MERLOT Journal of Online Learning and Teaching
Vol. 4, No. 4, December 2008

Teaching Pre-cursor Clinical Skills Using an Online Audio-visual Tool: An Evaluation Using Student Responses

Jane Coffee
University of South Australia
Adelaide, AU

Susan Hillier
Senior Lecturer
University of South Australia
Adelaide, AU


The integration of multimedia and computer-assisted learning in the teaching of functional anatomy has been reported to be as effective as the more traditional tutor demonstration instructional design. However, the use of this instructional design for teaching the psychomotor skills of surface anatomy palpation and muscle length testing has not been reported. The purpose of this pilot study was to investigate the responses of first year physiotherapy students to the use of an on–line audio-visual (AV) / DVD aid. This new tool was used to replace more traditional in class tutor demonstration for teaching a section of surface anatomy palpation and muscle length testing, in a first year Biomechanics course. Students reported video previewing to be a helpful instructional tool. However, there were some difficulties experienced with online accessibility. Students also requested more direction in their study habits to maximize the benefits of this modified instructional design. This study highlights the need to begin training student lifelong learning study habits in the first year of University.

Keywords: Multimedia, DVD, Surface anatomy, palpation, online, audio-visual


Several authors (Salyers, 2007; Elizando-Omana, et al 2004; Lewis 2003; Hallgren, Parkhurst , Monson & Crewe 2002; Bacro, Gilbertson & Coultas 2000; Kinney; Keskula & Perry, 1997; Barker, 1988) have identified the use of multimedia as an effective method of teaching cognitive skills to medical and allied health students. These reports from the literature also suggest that students perform as well, if not better, in assessments following multimedia instruction. Interactive programs have been identified as positive adjuncts for medical students learning functional anatomy and osteology (Sinav & Ambron 2004; Van Sint et al, 2003)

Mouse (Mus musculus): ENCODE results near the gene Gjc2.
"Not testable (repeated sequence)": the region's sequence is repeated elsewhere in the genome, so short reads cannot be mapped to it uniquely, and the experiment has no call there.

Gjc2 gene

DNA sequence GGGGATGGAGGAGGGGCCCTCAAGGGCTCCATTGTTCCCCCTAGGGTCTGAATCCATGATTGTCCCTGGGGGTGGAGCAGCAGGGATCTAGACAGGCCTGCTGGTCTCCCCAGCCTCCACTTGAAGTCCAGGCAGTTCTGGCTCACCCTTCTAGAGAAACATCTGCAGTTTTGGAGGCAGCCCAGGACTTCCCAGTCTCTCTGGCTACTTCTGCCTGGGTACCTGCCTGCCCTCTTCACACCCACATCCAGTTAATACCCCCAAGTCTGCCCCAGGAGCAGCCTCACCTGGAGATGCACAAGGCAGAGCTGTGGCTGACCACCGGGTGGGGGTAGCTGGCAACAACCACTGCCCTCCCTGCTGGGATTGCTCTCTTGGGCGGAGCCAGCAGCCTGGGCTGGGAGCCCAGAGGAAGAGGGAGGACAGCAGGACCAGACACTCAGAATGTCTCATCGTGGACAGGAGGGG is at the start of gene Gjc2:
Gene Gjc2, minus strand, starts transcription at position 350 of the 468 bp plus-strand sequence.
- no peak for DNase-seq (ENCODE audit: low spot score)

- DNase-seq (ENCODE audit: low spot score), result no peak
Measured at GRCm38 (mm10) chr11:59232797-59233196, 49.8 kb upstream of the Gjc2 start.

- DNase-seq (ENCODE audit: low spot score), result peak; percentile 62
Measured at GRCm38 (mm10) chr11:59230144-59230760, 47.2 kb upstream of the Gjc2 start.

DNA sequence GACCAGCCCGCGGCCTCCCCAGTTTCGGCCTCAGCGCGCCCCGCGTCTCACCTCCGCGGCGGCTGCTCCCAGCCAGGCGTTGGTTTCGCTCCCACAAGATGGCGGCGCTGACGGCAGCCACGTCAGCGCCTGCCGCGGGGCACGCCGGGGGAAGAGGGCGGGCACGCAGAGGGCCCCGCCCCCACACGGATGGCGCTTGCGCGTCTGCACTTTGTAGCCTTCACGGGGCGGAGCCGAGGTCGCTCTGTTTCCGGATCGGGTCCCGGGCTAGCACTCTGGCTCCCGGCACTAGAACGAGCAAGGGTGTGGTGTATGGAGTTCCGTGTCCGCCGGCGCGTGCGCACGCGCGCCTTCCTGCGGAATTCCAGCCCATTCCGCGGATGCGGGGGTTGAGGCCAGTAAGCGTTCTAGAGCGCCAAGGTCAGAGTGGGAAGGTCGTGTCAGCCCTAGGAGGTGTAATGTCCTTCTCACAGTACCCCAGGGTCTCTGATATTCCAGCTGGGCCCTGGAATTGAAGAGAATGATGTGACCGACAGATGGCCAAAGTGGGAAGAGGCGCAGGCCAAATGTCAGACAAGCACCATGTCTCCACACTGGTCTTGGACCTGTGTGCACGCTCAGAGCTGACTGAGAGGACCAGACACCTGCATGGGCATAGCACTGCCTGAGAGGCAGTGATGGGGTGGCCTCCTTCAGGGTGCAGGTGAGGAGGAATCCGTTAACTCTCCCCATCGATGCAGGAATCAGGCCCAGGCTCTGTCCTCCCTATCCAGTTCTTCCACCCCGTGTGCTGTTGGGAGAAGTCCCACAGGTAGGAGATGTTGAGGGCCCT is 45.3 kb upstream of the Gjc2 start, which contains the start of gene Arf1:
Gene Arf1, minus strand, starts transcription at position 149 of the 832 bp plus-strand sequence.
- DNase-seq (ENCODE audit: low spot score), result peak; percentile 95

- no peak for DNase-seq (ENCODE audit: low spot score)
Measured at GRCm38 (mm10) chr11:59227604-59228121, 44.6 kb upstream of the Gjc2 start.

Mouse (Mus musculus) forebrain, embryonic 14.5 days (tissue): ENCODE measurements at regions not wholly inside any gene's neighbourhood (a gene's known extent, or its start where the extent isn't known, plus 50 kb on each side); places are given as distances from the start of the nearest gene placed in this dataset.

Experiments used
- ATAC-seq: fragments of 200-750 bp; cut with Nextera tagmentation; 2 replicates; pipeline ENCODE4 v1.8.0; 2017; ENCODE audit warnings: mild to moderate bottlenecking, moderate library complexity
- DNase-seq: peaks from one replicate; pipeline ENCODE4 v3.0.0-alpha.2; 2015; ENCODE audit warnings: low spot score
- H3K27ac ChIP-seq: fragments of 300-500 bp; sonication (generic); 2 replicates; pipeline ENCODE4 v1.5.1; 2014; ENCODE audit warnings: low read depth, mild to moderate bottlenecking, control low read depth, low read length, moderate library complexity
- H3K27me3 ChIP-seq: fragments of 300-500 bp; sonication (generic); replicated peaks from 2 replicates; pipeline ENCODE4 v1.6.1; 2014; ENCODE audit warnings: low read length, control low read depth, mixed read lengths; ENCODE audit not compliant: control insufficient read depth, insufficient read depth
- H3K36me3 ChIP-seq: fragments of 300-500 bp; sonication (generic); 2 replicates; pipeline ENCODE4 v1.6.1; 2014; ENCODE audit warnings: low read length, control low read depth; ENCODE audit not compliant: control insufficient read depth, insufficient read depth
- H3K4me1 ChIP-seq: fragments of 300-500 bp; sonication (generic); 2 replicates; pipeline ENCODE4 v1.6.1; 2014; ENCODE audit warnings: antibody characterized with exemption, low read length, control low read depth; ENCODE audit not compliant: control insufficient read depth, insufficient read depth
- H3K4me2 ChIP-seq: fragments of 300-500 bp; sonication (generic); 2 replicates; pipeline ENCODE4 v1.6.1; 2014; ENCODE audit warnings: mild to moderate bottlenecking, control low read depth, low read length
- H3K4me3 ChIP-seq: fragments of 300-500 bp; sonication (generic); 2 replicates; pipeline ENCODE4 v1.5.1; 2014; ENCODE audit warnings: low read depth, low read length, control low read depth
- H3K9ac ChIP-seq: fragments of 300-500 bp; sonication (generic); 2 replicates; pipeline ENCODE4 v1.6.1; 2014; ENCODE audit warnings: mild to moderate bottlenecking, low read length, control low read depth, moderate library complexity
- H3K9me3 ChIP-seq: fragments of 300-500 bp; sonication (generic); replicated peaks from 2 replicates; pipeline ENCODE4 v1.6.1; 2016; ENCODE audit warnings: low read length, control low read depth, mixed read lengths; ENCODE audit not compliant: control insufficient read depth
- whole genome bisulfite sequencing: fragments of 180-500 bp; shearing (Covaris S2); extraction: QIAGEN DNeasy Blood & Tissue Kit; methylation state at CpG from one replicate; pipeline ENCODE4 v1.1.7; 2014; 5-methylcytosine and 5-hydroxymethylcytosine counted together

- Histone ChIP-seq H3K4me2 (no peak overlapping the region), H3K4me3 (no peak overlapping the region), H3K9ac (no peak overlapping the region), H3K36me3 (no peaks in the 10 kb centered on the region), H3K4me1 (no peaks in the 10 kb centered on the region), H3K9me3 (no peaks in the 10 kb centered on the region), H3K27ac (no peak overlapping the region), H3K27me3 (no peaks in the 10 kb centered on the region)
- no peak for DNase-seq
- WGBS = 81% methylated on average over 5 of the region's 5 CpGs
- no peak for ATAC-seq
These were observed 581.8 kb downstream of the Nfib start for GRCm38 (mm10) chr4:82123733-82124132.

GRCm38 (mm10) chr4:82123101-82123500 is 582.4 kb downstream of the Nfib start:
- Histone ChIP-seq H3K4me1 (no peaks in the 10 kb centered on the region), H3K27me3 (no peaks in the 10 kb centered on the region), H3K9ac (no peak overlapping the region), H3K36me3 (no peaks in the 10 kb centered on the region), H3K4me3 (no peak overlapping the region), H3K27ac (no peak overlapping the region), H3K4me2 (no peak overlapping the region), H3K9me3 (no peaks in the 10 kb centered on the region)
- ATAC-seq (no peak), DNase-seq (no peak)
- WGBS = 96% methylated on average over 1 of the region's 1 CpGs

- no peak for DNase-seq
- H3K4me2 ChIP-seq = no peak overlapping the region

The prime driver for this mode of instruction has been the perceived need to provide increased accessibility to learning materials for students. It has been suggested that the education of generation Y (those born after 1982) should include the instructional mode that they are more familiar with (Oblinger, 2006). In a study reviewing medical students’ use of instructional resources placed on the web, Neider and Nagy (2002) reported a positive response measured by the timing and the number of times students accessed the site during the instructional period.

Kinney, Keskula and Perry (1997) reported improvements in learning times using a CAI simulation program compared with lecture and discussion for the learning of the more cognitive task of assessment and treatment skills for a specific syndrome (Carpal tunnel). Barker (1988) reported on the use of a videodisc to teach the psychomotor skill of a sliding board transfer. Comparisons were made between the use of an instructional videodisc compared with a lecture and demonstration format for 45 pre- professional students. Outcomes were measured quantitatively from written examination results and performance analyses. No difference between the two methods was observed. In a recent qualitative study Coffee (2007) reported a positive student response from the trial of on–line Capture CAM ™-PRO audio-visual (AV) in the teaching of clinical reasoning to a group of first year physiotherapy students.

Objectives of tertiary education include the teaching of life-long, self-directed learning and reflection skills in graduating students. Enhancing student engagement in the learning experience is a challenge faced by all academics (Krause 2005). First year students commence University with a variety of learning styles and experiences. The authors have observed the predominance of a more passive teacher-directed approach to learning in many of the first year physiotherapy students. These students arrive at Biomechanics practical classes unprepared for the task ahead and much precious teaching and learning time is lost as they orient themselves to the tasks involved. The traditional in-class tutor demonstration instructional design may be promoting this more passive style.